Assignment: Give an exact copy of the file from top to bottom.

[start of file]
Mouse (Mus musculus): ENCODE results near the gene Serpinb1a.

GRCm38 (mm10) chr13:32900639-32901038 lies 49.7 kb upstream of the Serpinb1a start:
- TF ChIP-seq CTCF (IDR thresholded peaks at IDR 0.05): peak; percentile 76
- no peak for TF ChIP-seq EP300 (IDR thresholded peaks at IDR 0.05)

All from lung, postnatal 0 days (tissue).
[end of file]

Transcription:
Mouse (Mus musculus): ENCODE results near the gene Serpinb1a.

GRCm38 (mm10) chr13:32900639-32901038 lies 49.7 kb upstream of the Serpinb1a start:
- TF ChIP-seq CTCF (IDR thresholded peaks at IDR 0.05): peak; percentile 76
- no peak for TF ChIP-seq EP300 (IDR thresholded peaks at IDR 0.05)

All from lung, postnatal 0 days (tissue).